Ethics in Mathematics Discussion Papers
Ethics in Mathematics Discussion Papers is part of the Cambridge University Ethics in Mathematics Project. The scope of these discussion papers is to stimulate informed discussion around ethical issues in mathematics, the teaching of ethics to mathematicians, and a corpus of case studies. Our goal is not general ethical or philosophical discussions (that all people should engage in) but those specifically faced by mathematicians as part of their professional working lives in academe and in industry. What we will host in these Discussion Papers are the sort of discussions that would be difficult to find a home in the current journal literature. All discussion papers are subject to internal peer review.
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The EiM Discussion Papers series was founded and is edited by M.C. Chiodo, P. Bursill-Hall and D. Müller.
M. Chiodo, R. Vyas
The role of ethics in a mathematical education
Ethical considerations become evident and essential in a discipline the moment it (that is to say, its practitioners) begin to have a measurable impact on the world and the way it is shaped. Mathematics, in the manner in which it is taught and practised, has traditionally maintained a distance from real world considerations due to the sheer abstraction of its subject matter. However, the majority of students who study mathematics as undergraduates do not continue in academia, but instead move into other industries. In the early 21st century it is surely a commonplace that mathematics and mathematicians play a fundamental role in the economy and in society, impacting sectors ranging from engineering and biotechnology to finance, information technology, data science, and public policy. Thus, it is important for them to have an understanding the ethical issues they may face as part of their work.
M. Chiodo, P. Bursill-Hall
Four Levels of Ethical Engagement
In this discussion document we take as given that there exist ethical issues in mathematics, and that all mathematicians need to be aware of their particular professional social and ethical responsibilities. This view is not widely shared amongst professional mathematicians, however. We observe that ethical awareness and responses amongst mathematicians are complicated and not binary on-off: both the sensitivity to issues and the kinds of responses they engender are highly variable. We categorise these with four different levels or kinds of ethical engagement, and attempt a description of the characteristics of each; this is a prolegomena to a discussion as to why mathematicians have the social and ethical behaviour that we observe.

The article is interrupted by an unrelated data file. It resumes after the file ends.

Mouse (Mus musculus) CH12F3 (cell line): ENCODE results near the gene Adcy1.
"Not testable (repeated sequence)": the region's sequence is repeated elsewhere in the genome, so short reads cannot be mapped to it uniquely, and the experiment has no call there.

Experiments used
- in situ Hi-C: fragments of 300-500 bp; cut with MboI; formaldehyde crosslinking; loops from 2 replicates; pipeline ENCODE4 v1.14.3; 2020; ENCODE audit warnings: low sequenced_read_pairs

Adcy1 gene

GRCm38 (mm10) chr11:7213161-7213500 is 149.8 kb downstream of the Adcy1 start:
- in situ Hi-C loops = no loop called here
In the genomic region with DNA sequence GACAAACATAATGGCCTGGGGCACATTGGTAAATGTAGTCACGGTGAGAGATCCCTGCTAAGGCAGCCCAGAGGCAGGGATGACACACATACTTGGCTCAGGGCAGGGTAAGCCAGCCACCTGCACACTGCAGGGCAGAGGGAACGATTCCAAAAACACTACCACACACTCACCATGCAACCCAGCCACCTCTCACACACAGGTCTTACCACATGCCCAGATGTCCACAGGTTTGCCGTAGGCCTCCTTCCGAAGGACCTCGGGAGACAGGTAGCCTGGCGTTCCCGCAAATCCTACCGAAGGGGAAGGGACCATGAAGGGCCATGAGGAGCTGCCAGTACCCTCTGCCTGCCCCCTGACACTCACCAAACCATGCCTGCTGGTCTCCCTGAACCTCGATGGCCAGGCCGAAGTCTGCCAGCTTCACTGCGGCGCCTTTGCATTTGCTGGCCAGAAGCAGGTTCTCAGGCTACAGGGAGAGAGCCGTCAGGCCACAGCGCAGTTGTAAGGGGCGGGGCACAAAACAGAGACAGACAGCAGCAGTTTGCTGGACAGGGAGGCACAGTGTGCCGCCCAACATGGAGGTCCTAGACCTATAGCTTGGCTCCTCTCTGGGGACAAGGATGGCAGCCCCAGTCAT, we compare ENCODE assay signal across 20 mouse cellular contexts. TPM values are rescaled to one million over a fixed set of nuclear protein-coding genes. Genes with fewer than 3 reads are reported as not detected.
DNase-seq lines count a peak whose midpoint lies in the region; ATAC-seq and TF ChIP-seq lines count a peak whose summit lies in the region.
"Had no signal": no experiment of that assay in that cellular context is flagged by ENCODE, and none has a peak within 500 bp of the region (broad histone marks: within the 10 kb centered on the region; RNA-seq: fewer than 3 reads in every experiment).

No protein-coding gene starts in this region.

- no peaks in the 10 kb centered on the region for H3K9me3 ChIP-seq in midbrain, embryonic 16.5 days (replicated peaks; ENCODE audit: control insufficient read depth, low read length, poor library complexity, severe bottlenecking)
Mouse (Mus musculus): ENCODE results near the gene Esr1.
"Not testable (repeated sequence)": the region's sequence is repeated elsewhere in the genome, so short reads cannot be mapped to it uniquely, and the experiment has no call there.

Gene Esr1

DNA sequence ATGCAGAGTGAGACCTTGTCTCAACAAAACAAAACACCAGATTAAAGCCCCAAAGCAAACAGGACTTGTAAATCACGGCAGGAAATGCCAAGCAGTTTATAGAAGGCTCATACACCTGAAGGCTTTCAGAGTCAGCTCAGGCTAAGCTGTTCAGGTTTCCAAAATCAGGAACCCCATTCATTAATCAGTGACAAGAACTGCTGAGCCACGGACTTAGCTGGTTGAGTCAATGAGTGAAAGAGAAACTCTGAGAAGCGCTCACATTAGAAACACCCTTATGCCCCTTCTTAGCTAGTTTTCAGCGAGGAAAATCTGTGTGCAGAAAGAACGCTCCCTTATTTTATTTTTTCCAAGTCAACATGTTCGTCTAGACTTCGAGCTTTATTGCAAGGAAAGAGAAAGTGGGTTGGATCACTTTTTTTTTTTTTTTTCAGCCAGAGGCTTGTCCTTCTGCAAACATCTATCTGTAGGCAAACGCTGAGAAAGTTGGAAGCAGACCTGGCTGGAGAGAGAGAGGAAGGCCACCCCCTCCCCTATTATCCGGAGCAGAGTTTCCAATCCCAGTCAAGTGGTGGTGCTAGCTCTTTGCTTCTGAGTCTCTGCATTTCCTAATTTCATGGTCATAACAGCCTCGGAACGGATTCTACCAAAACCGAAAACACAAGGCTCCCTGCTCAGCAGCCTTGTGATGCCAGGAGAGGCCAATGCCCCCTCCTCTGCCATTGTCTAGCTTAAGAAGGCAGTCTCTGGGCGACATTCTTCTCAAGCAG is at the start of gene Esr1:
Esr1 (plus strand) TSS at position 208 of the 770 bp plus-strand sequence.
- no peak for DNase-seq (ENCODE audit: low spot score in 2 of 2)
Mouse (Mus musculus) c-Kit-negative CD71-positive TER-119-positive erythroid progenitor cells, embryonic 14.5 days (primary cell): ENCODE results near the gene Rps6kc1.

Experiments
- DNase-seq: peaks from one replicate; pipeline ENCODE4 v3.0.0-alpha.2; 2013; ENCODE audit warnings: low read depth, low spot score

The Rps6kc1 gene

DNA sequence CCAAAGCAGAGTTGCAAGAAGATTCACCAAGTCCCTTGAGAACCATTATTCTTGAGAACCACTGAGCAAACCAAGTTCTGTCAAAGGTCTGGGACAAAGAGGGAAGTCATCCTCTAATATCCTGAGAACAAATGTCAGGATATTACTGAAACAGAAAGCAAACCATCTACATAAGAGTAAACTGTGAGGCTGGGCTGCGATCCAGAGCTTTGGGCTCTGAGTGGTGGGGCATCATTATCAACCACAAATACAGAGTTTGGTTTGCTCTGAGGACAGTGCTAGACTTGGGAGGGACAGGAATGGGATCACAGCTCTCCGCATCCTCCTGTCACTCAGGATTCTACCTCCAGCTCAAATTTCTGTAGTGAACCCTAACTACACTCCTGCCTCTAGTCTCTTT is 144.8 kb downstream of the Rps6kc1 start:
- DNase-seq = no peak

Is there Ethics in Pure Mathematics?
After a look at some historical aspects of mathematics and a short detour to recent developments in economic sociology, we proceed to the question of ethics in pure mathematics. The German historian Wehler described constitutions as the bible of the democratic movements of modernity, a time when juridical declarations dominated international communication. This style of communication has changed since 1945 when international institutions increasingly began to communicate using numbers. The analysis of these societal shifts will naturally lead us to considerations on the quasi-theological standing of numbers, and to the role that various distinct definitions of pure mathematics play. Using Beckert’s concept of imagined futures, we will outline how the relationship between pure mathematics and society could be studied.
By considering different definitions of pure mathematics, the question of ethics will be put into a broader context. We show that the issue of ethics in pure mathematics can be seen as a symbol of the tensions arising from secularisation, and through this, the need for (and the existence of) ethics within pure mathematics will be established.
M. Chiodo, L. Gordon
How the UK and France are dealing with the AI revolution
In this paper we look at two parliamentary reports, by the UK and France, on artificial intelligence. The first, titled “Algorithms in Decision-Making,” is a report by the Science and Technology Committee ordered by the House of Commons in the UK (Lamb, et al., 2018). The second, “For a Meaningful Artificial Intelligence,” (Villani, et al., 2018) is a report by a team assembled by Fields Medallist and Member of the French Parliament Cédric Villani, under the instruction of the French Prime Minister Édouard Philippe.
Both reports were published in 2018, and offer insight into how the United Kingdom and France are thinking about and dealing with the growth and impact of Artificial Intelligence in society. We compare and contrast these two reports, investigating how each addresses common points, and identifying points that are addressed in one report but not the other. We then give our own analysis and commentary, from the point of view of our work on ethics in mathematics, on issues addressed in and arising from these two reports.
This page last modified on 12/04/2019.